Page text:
HOARE, Albert Alfred (1874–1962)
Senator for South Australia, 1922–35 (Australian Labor Party)
While Bert Hoare joined the Australian Workers’ Union (AWU) in 1899, and later tried to enter the South Australian Parliament through rural constituencies, for most of his life he was identified with the Port Adelaide–Alberton district where he was active in the affairs of its Labor Party branches. He was secretary of the Rosewater local committee and minute secretary of the Port Adelaide electorate committee for many years. He was one of the group that came to prominence in the Labor Party in opposing conscription for overseas military service in World War I. In South Australia this meant that Crawford Vaughan, John Verran and others were replaced in the party hierarchy by John Gunn, Lionel Hill and Frank Lundie. Lundie, state secretary of the AWU from 1900 to 1933 and president of the South Australian ALP in 1917, is often depicted as the one who master-minded the expulsion of the conscriptionists. Hoare, as an AWU member and secretary of the Port Adelaide branch of the United Labourers’ Union, was prominent in the anti-conscription movement in Port Adelaide.
Hoare’s first attempt to enter Parliament was in 1919 when he was defeated on the ballot for Labor Party preselection for the federal seat of Angas; the successful candidate, Moses Gabb, went on to win the seat. At the April 1921 state election, the Labor team for the three-member rural constituency of Murray was made up of Hoare, Sid O’Flaherty and Frank Staniford, but they were unsuccessful. A little more than a year later, in December 1922, Hoare teamed with C. S. McHugh and J. V. O’Loghlin on the ALP Senate ticket. All three were elected, with Hoare in first place. This meant that under existing electoral law Hoare could take his place in the Senate immediately, filling the casual vacancy previously held by Edward Vardon. He was re-elected in 1928,one of only two retiring Labor senators to survive, the other being John Barnes, but lost his place, along with Senator O’Halloran, in 1934. Hoare served as Opposition Whip in the Senate from June to August 1929, Government Whip from March 1931 to January 1932 and again as Opposition Whip from February 1932 to June 1935. He was a member of the Joint Select Committee on Commonwealth Electoral Law and Procedure (whose recommendations led to amendment of the Commonwealth Electoral Act in 1928) and the Joint Committee of Public Accounts.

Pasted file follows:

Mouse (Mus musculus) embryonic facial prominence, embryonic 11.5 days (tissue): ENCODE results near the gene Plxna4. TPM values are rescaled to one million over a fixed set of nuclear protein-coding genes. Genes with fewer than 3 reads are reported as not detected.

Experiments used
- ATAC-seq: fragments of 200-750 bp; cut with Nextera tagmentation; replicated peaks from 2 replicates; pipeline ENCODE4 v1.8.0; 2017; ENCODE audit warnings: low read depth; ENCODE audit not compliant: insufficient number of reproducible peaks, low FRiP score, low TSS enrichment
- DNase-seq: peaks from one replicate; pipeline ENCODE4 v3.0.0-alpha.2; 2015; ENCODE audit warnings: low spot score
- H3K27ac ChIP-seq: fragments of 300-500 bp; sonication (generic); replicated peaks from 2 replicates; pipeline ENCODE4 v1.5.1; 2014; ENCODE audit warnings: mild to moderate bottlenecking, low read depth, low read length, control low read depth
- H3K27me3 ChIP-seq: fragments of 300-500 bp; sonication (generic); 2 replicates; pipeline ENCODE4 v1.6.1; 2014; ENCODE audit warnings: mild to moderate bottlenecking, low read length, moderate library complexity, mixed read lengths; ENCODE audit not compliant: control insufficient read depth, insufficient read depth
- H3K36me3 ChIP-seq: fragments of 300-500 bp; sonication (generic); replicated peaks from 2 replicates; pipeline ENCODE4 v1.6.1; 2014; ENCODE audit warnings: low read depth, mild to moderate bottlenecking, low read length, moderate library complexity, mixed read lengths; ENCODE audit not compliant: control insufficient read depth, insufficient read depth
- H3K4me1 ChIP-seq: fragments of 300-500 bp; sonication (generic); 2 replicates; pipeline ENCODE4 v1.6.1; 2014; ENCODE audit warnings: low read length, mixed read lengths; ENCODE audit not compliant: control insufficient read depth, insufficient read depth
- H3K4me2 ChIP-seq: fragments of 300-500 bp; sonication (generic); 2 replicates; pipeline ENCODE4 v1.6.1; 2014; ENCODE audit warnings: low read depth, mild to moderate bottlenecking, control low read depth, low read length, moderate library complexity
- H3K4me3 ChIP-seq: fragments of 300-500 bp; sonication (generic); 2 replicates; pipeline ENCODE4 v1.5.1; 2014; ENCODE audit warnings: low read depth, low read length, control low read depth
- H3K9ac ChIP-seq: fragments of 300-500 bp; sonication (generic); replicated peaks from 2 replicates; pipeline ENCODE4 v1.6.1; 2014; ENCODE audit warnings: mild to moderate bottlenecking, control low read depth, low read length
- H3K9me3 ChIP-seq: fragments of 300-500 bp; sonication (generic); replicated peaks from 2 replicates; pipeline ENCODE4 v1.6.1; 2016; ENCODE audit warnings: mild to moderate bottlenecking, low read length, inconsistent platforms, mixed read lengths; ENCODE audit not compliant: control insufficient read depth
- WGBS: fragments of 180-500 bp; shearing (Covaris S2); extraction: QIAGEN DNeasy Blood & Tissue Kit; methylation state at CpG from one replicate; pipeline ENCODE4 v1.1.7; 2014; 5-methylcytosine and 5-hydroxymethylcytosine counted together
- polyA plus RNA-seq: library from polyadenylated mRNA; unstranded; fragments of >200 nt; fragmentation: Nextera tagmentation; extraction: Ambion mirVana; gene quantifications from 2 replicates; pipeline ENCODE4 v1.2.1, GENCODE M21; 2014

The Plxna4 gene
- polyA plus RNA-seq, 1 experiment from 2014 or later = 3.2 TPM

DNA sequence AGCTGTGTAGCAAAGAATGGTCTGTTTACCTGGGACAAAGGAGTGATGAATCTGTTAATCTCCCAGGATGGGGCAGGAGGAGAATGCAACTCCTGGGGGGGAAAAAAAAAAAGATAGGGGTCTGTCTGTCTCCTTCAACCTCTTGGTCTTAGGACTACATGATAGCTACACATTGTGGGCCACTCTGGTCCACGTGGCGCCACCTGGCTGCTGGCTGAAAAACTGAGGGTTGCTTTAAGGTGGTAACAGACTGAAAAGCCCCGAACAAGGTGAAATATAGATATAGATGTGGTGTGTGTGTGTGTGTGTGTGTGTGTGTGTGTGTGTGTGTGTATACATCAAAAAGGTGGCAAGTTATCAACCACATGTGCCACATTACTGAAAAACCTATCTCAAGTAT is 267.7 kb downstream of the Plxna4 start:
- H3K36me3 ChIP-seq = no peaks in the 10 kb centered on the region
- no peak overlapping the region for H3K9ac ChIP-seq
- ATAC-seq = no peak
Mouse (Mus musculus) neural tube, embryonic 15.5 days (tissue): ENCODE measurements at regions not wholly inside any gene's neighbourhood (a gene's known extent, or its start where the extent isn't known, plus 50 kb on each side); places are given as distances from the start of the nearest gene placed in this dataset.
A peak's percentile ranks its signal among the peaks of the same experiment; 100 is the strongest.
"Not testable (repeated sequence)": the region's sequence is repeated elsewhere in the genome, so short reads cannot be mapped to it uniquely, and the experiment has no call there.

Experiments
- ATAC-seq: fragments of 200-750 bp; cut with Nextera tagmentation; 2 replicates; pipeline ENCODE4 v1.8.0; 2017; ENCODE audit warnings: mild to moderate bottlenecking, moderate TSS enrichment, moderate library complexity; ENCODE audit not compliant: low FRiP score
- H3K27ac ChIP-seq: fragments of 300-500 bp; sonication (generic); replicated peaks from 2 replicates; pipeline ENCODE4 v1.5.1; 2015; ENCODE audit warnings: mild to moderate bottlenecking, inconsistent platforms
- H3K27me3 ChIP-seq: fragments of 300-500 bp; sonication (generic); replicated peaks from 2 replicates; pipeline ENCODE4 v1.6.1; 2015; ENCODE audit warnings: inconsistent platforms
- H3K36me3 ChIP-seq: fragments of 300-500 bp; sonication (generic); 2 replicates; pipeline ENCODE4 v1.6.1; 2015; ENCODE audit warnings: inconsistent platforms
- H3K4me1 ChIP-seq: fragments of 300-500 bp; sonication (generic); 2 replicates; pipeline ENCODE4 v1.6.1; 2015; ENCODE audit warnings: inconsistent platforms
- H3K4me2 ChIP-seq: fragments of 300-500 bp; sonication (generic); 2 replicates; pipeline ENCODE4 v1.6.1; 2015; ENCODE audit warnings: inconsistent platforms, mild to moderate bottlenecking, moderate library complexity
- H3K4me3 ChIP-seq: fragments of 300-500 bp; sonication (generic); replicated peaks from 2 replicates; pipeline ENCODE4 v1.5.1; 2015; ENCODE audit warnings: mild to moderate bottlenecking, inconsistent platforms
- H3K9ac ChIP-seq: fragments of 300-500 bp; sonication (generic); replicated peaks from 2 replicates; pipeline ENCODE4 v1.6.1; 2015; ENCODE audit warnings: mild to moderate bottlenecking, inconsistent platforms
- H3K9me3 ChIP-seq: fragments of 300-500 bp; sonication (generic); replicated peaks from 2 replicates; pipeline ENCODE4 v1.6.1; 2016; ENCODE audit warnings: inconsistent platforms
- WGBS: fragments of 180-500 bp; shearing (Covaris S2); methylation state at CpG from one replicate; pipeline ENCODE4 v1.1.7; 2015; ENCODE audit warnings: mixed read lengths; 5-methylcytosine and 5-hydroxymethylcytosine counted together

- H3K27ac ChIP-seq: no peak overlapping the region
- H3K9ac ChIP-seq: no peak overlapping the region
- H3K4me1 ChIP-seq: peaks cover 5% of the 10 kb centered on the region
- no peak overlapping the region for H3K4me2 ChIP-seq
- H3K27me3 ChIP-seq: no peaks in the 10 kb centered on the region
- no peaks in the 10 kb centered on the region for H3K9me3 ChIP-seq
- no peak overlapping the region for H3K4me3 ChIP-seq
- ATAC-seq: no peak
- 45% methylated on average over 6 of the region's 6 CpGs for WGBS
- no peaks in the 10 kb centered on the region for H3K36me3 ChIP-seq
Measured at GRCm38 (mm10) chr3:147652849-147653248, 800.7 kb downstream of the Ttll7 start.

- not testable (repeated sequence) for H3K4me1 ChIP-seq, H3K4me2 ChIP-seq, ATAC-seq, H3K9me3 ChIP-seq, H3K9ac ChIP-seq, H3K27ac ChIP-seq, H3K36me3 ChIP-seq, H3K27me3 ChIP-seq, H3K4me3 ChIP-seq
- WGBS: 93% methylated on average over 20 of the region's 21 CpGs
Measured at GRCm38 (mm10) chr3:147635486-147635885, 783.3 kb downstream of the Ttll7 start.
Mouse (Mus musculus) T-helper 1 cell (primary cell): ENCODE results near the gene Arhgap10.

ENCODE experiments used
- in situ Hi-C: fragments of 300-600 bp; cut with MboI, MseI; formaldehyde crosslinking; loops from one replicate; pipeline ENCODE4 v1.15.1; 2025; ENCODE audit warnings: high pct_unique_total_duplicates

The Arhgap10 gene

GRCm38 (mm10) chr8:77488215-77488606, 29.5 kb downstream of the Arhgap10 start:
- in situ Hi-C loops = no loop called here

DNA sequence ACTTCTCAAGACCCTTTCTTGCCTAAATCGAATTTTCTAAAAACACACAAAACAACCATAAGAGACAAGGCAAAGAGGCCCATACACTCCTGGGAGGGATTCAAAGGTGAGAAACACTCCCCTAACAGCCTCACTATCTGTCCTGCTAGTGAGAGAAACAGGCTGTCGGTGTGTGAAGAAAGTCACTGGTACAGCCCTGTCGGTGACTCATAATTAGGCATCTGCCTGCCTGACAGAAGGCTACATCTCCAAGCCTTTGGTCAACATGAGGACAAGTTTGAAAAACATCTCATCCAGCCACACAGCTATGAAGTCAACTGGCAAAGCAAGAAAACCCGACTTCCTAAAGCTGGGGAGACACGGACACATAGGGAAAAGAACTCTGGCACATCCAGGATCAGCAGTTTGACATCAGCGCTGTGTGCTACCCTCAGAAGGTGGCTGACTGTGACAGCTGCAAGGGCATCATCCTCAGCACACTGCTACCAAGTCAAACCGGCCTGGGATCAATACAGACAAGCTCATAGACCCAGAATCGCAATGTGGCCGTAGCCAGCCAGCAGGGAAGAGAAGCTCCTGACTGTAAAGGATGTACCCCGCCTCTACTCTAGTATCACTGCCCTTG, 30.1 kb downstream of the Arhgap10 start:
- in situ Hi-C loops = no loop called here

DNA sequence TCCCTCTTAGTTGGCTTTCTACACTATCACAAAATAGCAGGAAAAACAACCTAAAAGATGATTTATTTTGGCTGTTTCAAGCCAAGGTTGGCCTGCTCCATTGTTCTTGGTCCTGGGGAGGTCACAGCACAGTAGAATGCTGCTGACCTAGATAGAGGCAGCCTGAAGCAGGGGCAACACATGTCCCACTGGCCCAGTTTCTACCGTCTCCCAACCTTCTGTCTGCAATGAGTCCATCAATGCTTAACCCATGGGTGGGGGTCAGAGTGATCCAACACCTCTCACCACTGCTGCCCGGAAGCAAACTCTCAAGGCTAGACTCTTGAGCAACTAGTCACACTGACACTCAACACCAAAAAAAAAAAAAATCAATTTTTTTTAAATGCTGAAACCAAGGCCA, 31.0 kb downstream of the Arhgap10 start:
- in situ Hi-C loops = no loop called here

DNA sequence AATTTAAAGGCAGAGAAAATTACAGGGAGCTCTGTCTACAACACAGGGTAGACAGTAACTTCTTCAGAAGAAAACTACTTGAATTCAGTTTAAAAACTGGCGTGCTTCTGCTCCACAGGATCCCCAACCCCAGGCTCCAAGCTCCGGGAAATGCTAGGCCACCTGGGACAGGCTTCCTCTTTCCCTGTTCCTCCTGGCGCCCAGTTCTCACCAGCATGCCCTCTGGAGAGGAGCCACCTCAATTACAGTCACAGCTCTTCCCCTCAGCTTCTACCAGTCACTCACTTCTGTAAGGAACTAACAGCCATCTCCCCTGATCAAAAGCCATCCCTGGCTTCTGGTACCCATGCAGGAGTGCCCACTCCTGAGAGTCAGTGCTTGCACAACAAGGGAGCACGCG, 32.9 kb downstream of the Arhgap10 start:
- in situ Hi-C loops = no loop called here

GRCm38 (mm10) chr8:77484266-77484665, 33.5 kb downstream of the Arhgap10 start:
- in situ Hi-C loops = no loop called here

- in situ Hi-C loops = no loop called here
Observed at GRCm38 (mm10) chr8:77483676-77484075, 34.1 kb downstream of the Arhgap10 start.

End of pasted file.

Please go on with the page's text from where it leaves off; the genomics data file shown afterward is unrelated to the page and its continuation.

Two main themes run through Hoare’s speeches in the Senate. The first was a plea for moderation in the labour movement. On a number of occasions he referred to himself as a moderate and denounced the likes of the British militant, Tom Walsh, and Jock Garden, secretary of the Labor Council of New South Wales. He was convinced that Australian union support for the British seamen’s strike had cost the ALP the 1925 federal election. He queried why the workers of a nation that has parliamentary democracy and industrial arbitration need resort to direct action: ‘What is won by force must be held by force, and that is contrary to the doctrine of christianity’. On at least two occasions he summarised his beliefs with what one imagines was a set piece: ‘Knowledge is power. Power means victory. Victory means progress. Progress means the removal of the barriers that imprison the souls and lives of men’.
The second theme was the necessity for closer settlement—breaking up large estates so that more people could be employed in primary production. This, he believed, could best be achieved by a progressive tax on the unimproved value of land. He was prepared to give up his support of income tax as a source of revenue, especially from primary producers, in order to attain this goal. His models for closer settlement were the subdivision of the Moorak Estate in South Australia’s south-east and the Yongala and Booborowie estates in the mid-north. However in 1933 he was not prepared to help those farming dry lands beyond Goyder’s Line. Too many, he argued were ‘burdened with interest’, their farms over-capitalised, with mortgages that would never be paid off.
During the Depression he urged the establishment of a compulsory wheat pool for farmers. He was a protectionist and shared his generation’s adherence to the White Australia policy. He supported immigration—preferably, if not exclusively, from Great Britain, or, at a pinch, Scandinavia and Holland—but only if Australian workers all had jobs. He took a particular interest in the waterfront troubles of the late 1920s. What was intended as a peaceful march through Port Adelaide by the wives of unemployed wharf labourers, led by Hoare and his House of Representatives colleague, Norman Makin, degenerated into a riot when the marchers, swelled by 900 men (most of them not waterside workers) came in sight of non-union labour unloading a vessel. Then the police rode in and ‘seemed to exercise no discretion’ in their use of batons. This made a lasting impression on him.